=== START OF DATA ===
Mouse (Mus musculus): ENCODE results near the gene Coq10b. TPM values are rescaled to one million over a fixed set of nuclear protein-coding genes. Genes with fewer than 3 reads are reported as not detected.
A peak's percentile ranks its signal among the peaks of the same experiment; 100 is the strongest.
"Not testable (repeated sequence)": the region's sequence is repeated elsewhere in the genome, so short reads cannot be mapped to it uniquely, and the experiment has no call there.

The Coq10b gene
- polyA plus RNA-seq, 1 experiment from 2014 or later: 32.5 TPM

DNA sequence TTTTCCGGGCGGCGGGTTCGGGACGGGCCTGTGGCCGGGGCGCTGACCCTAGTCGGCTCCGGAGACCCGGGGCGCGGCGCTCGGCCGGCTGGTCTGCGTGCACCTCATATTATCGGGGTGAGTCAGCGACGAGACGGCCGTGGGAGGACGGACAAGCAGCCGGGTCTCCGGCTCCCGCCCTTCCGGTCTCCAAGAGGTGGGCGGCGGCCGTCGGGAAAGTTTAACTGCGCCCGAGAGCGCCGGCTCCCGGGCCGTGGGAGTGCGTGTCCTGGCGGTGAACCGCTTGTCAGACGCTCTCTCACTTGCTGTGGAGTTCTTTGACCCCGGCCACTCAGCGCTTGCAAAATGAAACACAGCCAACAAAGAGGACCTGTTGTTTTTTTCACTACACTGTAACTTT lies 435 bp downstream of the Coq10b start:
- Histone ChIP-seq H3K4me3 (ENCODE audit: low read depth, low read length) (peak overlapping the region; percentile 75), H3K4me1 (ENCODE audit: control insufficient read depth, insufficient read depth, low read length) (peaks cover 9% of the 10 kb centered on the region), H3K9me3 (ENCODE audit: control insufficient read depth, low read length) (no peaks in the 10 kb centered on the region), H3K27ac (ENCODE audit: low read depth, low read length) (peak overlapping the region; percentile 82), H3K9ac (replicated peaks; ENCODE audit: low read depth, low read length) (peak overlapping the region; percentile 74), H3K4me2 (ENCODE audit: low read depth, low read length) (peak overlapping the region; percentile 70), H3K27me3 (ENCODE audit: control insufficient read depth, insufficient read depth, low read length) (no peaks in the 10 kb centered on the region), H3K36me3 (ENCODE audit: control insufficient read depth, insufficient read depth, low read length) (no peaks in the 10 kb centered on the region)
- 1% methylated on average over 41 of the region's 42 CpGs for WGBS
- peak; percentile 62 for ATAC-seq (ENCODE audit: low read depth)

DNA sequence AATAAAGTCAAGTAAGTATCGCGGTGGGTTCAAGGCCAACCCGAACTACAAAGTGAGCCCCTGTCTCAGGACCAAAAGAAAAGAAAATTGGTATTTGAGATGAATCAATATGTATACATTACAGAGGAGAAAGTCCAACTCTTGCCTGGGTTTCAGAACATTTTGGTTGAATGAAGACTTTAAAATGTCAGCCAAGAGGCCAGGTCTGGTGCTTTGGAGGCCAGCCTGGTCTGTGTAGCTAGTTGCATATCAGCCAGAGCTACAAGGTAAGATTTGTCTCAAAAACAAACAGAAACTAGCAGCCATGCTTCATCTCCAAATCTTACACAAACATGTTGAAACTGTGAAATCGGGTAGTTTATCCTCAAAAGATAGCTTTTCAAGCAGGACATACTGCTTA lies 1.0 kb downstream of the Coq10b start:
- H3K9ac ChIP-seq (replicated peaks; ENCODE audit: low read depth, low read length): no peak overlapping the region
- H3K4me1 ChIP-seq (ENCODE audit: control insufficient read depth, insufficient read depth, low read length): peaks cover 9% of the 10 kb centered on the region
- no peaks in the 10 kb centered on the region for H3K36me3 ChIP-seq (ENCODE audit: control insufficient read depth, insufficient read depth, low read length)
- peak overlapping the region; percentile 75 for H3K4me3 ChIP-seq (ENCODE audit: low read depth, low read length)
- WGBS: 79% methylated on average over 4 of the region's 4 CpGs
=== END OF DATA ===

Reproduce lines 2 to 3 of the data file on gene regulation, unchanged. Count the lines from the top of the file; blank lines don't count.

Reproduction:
A peak's percentile ranks its signal among the peaks of the same experiment; 100 is the strongest.
"Not testable (repeated sequence)": the region's sequence is repeated elsewhere in the genome, so short reads cannot be mapped to it uniquely, and the experiment has no call there.